Tinnitus is the subjective ringing or buzzing you experience in your ears that others can’t hear, and millions of people in the United States deal with. One in every 10 Americans suffer from this condition, and it is especially common among veterans. It’s often linked to other conditions such as age related hearing loss, ear injury, or issues with your circulatory system. While buzzing and ringing are common, people may experience different symptoms, and some people even deal with tinnitus spikes. To manage this condition, we need to understand what causes it, what symptoms to look for, and how to get it treated.
Residents of Lake Oswego, Oregon dealing with tinnitus can get relief by Dr. Caroline Yang and the extensive team of doctors at Lake Grove ENT. We are dedicated to finding innovative, state of the art methods of helping our patients with our combined eight decades of experience helping people with the ear, nose, and throat needs.
Hearing loss is the common culprit for tinnitus, but it isn’t just a result of getting older. Your cochlea (inner ear) has delicate hair cells that respond to sound waves, which carry an electrical signal from your ear to your brain through your auditory nerve. Damage to these hairs (getting bent or broken) can leak random electrical impulses, resulting in the buzzing and ringing connected with tinnitus.
Routine exposure to loud sounds, which you may experience from a concert, at a construction site, or numerous other sources can lead to tinnitus, along with ear infection, ear canal blockage, head or neck injuries, and various medications.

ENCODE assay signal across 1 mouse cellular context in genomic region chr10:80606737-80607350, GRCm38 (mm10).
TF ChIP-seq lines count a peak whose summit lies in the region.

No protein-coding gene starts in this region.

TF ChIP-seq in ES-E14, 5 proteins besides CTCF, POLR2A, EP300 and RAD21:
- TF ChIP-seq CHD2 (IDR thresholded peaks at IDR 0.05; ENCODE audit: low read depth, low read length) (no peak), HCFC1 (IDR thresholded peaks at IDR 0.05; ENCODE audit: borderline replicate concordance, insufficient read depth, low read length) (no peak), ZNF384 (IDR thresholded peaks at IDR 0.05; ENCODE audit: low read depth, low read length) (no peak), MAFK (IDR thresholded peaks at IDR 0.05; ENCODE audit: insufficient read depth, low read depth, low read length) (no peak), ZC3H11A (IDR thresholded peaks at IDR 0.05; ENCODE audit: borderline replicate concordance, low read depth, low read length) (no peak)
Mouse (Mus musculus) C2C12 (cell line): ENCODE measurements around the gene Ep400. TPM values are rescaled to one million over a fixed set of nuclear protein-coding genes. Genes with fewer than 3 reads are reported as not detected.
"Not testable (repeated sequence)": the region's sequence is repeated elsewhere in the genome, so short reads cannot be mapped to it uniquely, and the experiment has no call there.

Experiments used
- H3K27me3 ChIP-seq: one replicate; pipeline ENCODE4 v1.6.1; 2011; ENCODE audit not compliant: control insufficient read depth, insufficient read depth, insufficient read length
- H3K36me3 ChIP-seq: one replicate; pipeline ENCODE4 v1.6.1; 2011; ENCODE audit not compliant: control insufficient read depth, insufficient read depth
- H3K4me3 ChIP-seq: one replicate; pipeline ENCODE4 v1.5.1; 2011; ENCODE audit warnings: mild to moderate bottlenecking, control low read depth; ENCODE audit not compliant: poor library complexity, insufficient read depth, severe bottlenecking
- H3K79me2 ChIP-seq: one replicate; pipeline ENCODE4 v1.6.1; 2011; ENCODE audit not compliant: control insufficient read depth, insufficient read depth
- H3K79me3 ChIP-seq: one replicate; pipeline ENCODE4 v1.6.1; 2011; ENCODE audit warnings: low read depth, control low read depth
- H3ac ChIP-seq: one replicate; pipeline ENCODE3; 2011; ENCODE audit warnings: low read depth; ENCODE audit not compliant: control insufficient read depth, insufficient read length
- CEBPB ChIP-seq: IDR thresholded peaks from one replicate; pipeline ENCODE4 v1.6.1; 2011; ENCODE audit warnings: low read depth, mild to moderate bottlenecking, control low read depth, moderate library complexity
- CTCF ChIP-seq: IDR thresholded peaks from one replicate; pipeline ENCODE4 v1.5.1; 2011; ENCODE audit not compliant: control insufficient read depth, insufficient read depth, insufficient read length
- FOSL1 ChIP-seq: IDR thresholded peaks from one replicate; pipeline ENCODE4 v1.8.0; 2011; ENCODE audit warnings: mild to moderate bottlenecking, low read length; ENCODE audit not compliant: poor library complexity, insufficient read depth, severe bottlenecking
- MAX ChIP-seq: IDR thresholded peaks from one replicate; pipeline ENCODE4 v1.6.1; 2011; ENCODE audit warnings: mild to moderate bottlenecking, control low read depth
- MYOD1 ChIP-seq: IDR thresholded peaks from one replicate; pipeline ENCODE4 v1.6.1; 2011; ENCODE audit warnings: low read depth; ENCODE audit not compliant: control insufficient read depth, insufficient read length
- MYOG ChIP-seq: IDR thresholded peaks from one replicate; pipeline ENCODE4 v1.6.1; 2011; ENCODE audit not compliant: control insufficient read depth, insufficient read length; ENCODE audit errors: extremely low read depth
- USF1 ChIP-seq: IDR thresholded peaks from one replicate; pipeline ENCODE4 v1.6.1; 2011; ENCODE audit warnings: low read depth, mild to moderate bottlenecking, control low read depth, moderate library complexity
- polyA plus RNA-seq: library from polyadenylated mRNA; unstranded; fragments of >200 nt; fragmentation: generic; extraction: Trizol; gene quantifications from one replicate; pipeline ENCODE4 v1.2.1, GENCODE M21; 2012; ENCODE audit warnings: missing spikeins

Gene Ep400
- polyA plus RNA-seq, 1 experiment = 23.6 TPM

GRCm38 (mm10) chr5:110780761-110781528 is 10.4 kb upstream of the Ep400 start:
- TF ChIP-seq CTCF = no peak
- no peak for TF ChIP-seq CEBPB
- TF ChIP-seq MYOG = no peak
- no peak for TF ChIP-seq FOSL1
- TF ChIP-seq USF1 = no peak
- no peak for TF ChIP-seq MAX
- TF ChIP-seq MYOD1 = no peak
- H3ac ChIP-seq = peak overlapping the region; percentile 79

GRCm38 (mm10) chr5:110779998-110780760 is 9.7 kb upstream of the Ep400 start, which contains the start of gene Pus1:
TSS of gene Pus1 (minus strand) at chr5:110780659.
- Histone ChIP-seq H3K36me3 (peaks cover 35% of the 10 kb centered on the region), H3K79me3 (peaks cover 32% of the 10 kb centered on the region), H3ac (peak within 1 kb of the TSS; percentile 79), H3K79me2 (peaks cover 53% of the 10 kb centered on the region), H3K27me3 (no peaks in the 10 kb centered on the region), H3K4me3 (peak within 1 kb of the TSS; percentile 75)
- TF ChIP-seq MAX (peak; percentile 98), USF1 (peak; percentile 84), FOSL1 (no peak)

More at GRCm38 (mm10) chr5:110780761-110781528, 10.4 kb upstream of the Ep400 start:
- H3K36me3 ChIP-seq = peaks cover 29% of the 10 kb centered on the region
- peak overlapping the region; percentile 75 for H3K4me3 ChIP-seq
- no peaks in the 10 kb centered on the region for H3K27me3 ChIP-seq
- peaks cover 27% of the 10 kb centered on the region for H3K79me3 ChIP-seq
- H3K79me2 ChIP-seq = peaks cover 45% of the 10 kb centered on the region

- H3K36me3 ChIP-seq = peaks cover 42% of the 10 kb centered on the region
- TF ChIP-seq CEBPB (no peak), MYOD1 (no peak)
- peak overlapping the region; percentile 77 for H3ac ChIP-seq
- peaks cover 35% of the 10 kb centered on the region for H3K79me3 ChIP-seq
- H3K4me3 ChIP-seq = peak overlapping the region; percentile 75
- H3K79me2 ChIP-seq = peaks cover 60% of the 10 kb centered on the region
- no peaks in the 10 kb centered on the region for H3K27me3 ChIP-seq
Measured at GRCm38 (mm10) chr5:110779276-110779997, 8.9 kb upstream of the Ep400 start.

Aside from buzzing and ringing, you may also experience other phantom noises, such as roaring, clicking, hissing, and humming. The pitch of the noises can vary from low roar to high squeal, and you may hear it in one or both ears. You may deal with tinnitus all the time or sporadically, and it may become severe enough to interfere with your ability to hear other external noises.
Rarely, people suffer from pulsatile tinnitus, which happens with a whooshing or rhythmic pulsing, often in sync with the heartbeat. We may actually be able to hear this form of this condition when we examine you.
Treatment for this condition is linked with the underlying cause, and can be managed in a number of different ways:
Research is currently underway to test the success of other treatments like deep brain stimulation and transcranial magnetic stimulation, or TMS.
Tinnitus is common, but it doesn’t have to affect your everyday life. If you're looking for relief from the ringing and buzzing, make an appointment with Dr. Yang and our team at Lake Grove ENT today.